Some thoughts on “On1 Photo Raw”

Today is the very, very first day that On1 Photo Raw is available for usage.  I think the original idea was to have a product ready to roll in October 2016, but rather than have a “finished” product full of bugs, they realized they had more on their plate, and held off until today, November 23.  I’m glad they did – and I am glad, too, that they realize that this really is a “work in progress” as it stands.

Personally, I love On1, and have been using them since version 8, which was a while back.  I use it with Lightroom.  What makes On1 great as a company is their support, ongoing consistent development, tutorials, and so on.  On1 products are sophisticated, and while they do not rival Adobe Photoshop for complexity, On1 products are far easier to use.  I prefer their brushes, spot and blemish removal tools, as well as the fact I can create presets which I can store.  At this point, the presets from On1 Photo Suite 10 cannot be used in On1 Photo Raw, but I expect they will have the ability to port them later on.  The one-up that Photoshop has is its “content-aware” fill.

waiting-for-lovers

The image above, Waiting for Lovers, was edited using On1 Photo Raw.  It is a film image using Kodak Ektar 100 in a 1930s Welta Weltur rangefinder.  The lens is an uncoated Xenar – probably about 75mm – which has an ethereal quality to it that I really love.  Scanning the image with my rather dirty Epson V600 (I have since cleaned it), I ended up with a blue streak across the entire image.  On1 took it out quite nicely.  Spots and threads were also easy to remove.  I think On1 did something to their processing algorithm (or whatever), as the spot removal works very quickly.

chumash-trail-1

This image is a pano stitched together in LR, and consists of two images taken with the Olympus XA4 and Lomography 100 film.  The only thing I did was perk it up a bit with some detail, in LR and in Photo Raw.  It is nearly identical to the SOOC image.

orchid-in-the-window

Finally, the above image was really pushed in On1 Photo Raw.  Spot removal, brush usage, presets, whatever.  This was an overall high-key, pale image, but I set it up to be contrasty and bright – possibly too much so – but wanted see what I could do.  This was also taken with the XA4 and Lomo 100 film.  Both of these two images were scanned using a Pakon 135 scanner.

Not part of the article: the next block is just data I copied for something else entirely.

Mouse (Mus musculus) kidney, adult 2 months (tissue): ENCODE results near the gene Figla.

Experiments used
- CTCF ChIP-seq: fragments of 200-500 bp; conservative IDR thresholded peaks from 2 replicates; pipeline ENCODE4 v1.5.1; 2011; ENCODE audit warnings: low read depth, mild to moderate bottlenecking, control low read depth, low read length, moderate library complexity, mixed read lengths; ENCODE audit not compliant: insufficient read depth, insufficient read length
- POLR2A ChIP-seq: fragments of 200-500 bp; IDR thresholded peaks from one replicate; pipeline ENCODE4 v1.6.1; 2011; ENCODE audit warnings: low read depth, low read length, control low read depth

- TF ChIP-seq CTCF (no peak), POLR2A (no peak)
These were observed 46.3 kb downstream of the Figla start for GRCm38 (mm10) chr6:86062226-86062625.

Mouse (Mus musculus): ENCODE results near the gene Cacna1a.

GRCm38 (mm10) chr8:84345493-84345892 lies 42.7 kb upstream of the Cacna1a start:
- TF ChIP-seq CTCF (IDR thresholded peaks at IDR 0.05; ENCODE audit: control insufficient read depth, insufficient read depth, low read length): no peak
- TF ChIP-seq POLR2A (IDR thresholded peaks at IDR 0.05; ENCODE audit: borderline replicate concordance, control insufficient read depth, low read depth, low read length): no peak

There is so much software out there for photographers, that competitors to Photoshop seem to come and go.  My favorite and most consistent programs are Lightroom and On1.  I also use DxO v. 11, and while it is good for some things, it lacks the diversity of On1.  Capture One is good, too, but it makes me crazy as it does not make sense to me at times . . . but I admit, I have not put in time to using it as it has a higher learning curve, and is not, for me, very intuitive.  So, two thumbs up to On1 for its Photo Raw software – I think it will prove to be a real winner as they continue to develop it.

Project a la Hockney

I have been playing rather seriously with photography for about ten years now, starting with digital, and then moving into film.  However, for me, there is always something missing in photography, and that simply is working with my hands.  I get rather bored, to tell the truth, of photography.  I would rather do something with it, make something with it.

Coming home from Mammoth in August, seeing the desert, made me recall two things.  One was David Hockney.  The other was his photo collage – montage – joining – whatever – of the Pear Blossom Highway.  There is just something about it I have always enjoyed.